Acting runs in Mykel Shannon Jenkins’ family. A native of New Orleans, his mother was an actress. He’s been around the craft his entire life. It had such a stronghold on him, he decided he needed to chuck up the deuces to New Orleans, LA and move to other real L.A. — Los Angeles. Going against his father’s advice, who once told him there were no “benefits, money or health insurance involved” in acting, he answered the call. His confirmation came when was on the set of Double Jeopardy, and caught the attention of the director who told him he had the “look” of an actor.
Here, he tells us about his role in The Last Heist, a film about “a bank heist [that] descends into violent chaos when one of the hostages turns out to be a serial killer. Trapping the well-organized team of bank robbers in the building, the killer is now picking them off one by one.” He also talks about the joys of passing on the acting baton to his son.
Tell us about your role in the Last Heist.
I play this cold-blooded cat named Washington. If you mix a sniper with a Green Beret, and then add a criminal element, you get him. He’s a loner but he has a group of cats he has loyalty to. He lives life moment to moment. He wears the finest threads. He only has a penny left over after his capers. He squeezes all the juice from the orange. It doesn’t quite go how he would have liked it to.
How long did you film your part?
It was about four to six weeks in Los Angeles. The studio was basically a bank. You walked in there and there were vaults.
Do you prefer film, TV or both?
When you work with someone like Mike Mendez, he allows you to breathe so much truth into the character. With television you don’t have the freedom with your character like you do in film. It’s really nice to get the respect that I received when trying to develop Washington. He let the magic happen. I was really pleased with the whole journey. When you get the director that sets you free, you feel like Kunta Kinte. I ran for freedom.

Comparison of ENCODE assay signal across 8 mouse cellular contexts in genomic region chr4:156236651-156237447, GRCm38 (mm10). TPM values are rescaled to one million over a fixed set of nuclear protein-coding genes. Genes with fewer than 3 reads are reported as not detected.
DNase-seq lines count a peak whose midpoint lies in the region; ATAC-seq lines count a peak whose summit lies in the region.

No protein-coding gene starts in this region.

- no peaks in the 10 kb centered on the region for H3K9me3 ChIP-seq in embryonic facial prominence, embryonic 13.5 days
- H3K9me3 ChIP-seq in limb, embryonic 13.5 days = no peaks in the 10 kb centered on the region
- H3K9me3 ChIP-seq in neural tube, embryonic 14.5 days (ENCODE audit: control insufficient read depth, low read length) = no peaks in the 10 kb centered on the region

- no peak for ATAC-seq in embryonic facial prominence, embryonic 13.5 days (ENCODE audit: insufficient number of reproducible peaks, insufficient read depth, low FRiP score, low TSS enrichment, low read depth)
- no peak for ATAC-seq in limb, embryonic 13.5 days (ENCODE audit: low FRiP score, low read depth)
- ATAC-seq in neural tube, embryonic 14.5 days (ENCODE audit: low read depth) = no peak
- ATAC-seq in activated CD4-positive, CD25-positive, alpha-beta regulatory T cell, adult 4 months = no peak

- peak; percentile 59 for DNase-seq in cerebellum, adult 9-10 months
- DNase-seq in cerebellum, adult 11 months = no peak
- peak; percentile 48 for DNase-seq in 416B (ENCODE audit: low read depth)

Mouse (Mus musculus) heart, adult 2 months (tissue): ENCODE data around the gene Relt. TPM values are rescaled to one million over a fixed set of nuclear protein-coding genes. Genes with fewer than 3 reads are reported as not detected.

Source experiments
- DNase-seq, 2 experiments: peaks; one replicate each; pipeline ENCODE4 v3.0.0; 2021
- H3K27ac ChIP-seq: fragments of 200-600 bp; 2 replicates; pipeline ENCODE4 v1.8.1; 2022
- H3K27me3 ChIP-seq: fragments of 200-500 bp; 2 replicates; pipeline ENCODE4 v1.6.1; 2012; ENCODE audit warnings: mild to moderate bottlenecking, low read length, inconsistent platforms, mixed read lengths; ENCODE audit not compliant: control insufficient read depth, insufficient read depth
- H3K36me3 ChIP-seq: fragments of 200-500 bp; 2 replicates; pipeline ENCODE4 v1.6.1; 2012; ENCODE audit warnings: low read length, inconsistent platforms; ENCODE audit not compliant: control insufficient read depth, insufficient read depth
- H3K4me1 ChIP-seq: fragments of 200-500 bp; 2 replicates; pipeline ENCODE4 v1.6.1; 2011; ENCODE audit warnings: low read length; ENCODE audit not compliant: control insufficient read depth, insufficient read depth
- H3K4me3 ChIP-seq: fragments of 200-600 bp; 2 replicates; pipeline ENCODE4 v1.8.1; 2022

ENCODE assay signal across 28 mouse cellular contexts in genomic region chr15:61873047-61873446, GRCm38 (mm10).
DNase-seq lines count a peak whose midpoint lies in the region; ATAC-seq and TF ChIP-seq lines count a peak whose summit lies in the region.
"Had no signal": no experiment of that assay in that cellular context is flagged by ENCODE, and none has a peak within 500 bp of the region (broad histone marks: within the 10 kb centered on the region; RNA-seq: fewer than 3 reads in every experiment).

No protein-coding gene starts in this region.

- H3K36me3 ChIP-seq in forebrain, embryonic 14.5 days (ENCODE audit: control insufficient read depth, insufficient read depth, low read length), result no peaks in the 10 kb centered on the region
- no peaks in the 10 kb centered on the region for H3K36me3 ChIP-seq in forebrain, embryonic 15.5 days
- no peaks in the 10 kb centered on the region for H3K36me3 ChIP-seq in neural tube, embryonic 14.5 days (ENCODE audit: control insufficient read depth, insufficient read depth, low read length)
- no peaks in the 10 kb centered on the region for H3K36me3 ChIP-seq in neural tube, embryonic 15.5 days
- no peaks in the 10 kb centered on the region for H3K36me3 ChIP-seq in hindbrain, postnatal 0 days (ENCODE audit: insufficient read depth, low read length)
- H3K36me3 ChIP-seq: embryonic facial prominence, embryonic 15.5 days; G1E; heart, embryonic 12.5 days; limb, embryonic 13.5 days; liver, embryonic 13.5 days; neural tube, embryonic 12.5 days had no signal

Tell us about growing up in Louisiana.
I am a Texas-Louisiana boy. You find out real quick it’s hard to grow grass. When you have dreams and visions, you find that you have to leave the south, and come back later. I attended college in Louisiana. I felt at the time the industry wasn’t there yet when I left and came to LA. The industry has made its way to Louisiana. Things are done differently. There’s shooting in Louisiana. There’s shooting in Atlanta. But when they really want to put some money into a project … there are casinos all over the world, but when you want to gamble, you go to Vegas. You go where the people live and breathe this industry.
Your move to LA was good in so many ways. Your son is in the business as well.
Bryce … yes, it’s all about the young prince. I’m daddy so you know how it goes. He’s grown up around it. I really understand the Douglases and the Smiths. You think it’s nepotism, but what you have to understand is It’s like in the NBA with Klay Thompson [son of Mychal Thompson, No. 1 pick in the 1978 NBA draft who won three NBA titles with the Los Angeles Lakers in back-to-back-to-back seasons.]. If your daddy is always on sets, he writes movies, and all you’ve ever known is scripts all over the place it is you, even by default. A lot has come easy to Bryce because he’s basically lived it.
I don’t want to hold him back. He just got off Broadway doing A Raisin in the Sun. He just produced a movie with me which is out on Amazon right now and will be hitting Wal-Mart. It’s called The Gods. I am really happy. Yes, the move was really good for him. You’ve got to see The Gods, ’cause I do my thang.
What is your dream role? Is there one you haven’t fulfilled yet?
I was told one time by a great actor, Ernest Thomas, who said the role that scares you to death will be your role to own.
The role to me that would scare me would be the Great White Hope. James Earl Jones put his stink on it. I feel you on it [he utters as if he’s in the room with the unmistakable baritone-voiced acting legend]. The dynamics and the story that’s told, the environmental effects … you don’t realize the effect it has on you. I think there’s a wonderful opportunity to modernize it. At the end of it all, I want to impact people with what I do. I want them to relate to the characters I play. Hopefully you can see, like with the Last Heist, that if he would have just made a different choice here; he might not have ended up here.
THE LAST HEIST is in theaters and available on VOD and iTunes as of Friday, June 17.